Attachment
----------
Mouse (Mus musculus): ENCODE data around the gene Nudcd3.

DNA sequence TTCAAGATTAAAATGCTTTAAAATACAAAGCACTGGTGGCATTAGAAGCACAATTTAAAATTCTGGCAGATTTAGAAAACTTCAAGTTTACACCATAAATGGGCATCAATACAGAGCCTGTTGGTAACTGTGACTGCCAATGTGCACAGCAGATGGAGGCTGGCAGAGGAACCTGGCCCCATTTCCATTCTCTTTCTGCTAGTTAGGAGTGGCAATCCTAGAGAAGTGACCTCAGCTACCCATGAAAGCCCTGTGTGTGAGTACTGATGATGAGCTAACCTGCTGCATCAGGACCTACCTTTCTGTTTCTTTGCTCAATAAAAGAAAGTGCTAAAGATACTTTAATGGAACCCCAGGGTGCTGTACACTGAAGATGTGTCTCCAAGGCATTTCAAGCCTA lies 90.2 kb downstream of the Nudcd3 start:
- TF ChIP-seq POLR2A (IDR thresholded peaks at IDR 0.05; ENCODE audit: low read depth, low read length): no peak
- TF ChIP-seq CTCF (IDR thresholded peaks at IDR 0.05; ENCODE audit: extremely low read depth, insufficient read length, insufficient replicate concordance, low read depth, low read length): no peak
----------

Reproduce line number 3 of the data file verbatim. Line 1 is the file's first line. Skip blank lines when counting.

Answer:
- TF ChIP-seq POLR2A (IDR thresholded peaks at IDR 0.05; ENCODE audit: low read depth, low read length): no peak